The raging debate about technology and kids has been reignited with a passion with the growing popularity of devices like iPads, Kindle, iPhone and gaming consoles.
Here is a perspective from Jyoti Minocha who advocates that while angry birds may be cute and educational apps may provide good teaching cues, what kids need most are laps and real connections with their families and the world around them.
Laps and Apps
You’ve seen it happening almost everywhere -----in supermarkets, malls, museums, restaurants, parking lots, rest rooms, doctors’ offices, McDonalds, -- in fact, in anyplace that is hospitable to and kids, as well as in some that are not. You may have wondered about its suddenly exponential popularity, and whether it’s an appropriate activity for caregivers and their charges in public places. No, I’m not talking about breastfeeding! I’m referring to the use of apps on smart phones and ipads by kids; Junior may be strapped firmly in a stroller or seated demurely next to an exhausted parent, but there are no tears, tantrums or whining as long as their little fingers are tapping and swiping at the small screen hypnotizing them. The Washington Post recently featured an article on the prevalence of app use as a distraction (or put more crudely, a ‘shut up’ tool) and an educational device, for harried parents trying to squeeze 25 hours into the day. More than a quarter of all US parents have downloaded an app specifically geared for their child, according to a survey by Commonsense Media, a child safety advocacy company, writes Cecilia Kang of the Post. A sobering fact in their report concerned the time children 8 and younger spend daily in front of a TV, computer, or a mobile device; in 2010 it was two and a half hours. This is an increase of an hour over the daily screen time for young children in 2005. In contrast, 30 minutes a day was spent with a book!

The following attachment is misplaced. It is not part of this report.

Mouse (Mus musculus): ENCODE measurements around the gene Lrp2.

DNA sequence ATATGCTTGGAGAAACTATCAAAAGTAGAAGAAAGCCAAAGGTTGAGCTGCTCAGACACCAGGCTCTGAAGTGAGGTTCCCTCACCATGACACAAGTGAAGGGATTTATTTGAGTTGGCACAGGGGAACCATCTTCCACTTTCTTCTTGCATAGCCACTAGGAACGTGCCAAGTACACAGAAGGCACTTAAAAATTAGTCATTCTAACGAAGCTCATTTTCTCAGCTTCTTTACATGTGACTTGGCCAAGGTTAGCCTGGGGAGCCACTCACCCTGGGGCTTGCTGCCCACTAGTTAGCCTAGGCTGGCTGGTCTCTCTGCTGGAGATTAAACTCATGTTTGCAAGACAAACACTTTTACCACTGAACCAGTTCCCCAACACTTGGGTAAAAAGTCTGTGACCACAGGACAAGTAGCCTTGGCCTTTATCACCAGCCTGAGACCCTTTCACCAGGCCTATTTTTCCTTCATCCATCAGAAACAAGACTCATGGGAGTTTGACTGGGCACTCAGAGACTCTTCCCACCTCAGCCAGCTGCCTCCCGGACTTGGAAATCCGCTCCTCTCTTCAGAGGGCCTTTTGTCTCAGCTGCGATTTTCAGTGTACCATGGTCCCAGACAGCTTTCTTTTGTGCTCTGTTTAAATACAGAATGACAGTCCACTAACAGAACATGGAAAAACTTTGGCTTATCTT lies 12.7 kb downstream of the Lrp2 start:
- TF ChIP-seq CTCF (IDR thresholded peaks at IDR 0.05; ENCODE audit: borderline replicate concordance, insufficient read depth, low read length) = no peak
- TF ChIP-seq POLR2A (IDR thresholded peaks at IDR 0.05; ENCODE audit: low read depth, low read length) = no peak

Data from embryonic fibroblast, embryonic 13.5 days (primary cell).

There is a magical Super Nanny quality to these digital confections. Amy Neiman, of Chantilly, Virginia, feels her two year old toddler Samantha models her father’s behavior on the iphone. “If he’s checking mail when we’re out, she reaches naturally for the phone too. I feel it really helps to keep her distracted when we are at places geared more to adults. But overall, I try to contain her time to a few minutes a day.”
Not all parents are as conscientious as Amy about limiting app time. Part of the reason for the popularity of Google’s or Apple’s offerings for toddlers is the neutralization of parental guilt by marketing their products ‘as educational.’ BabyPlayFace by Apple, for example, teaches babies first words in different languages. There are nursery rhyme apps which stand in for a busy parent by singing to baby, apps for teaching ABC, and apps for early writing skills, where toddlers can trace letters on the screen. BabySign Language teaches your baby signs for simple objects. Apple’s marketing spiel claims that their products are ‘family-friendly’ and are designed to lend overscheduled parents a helping hand that is ‘fun’ and ‘educational.’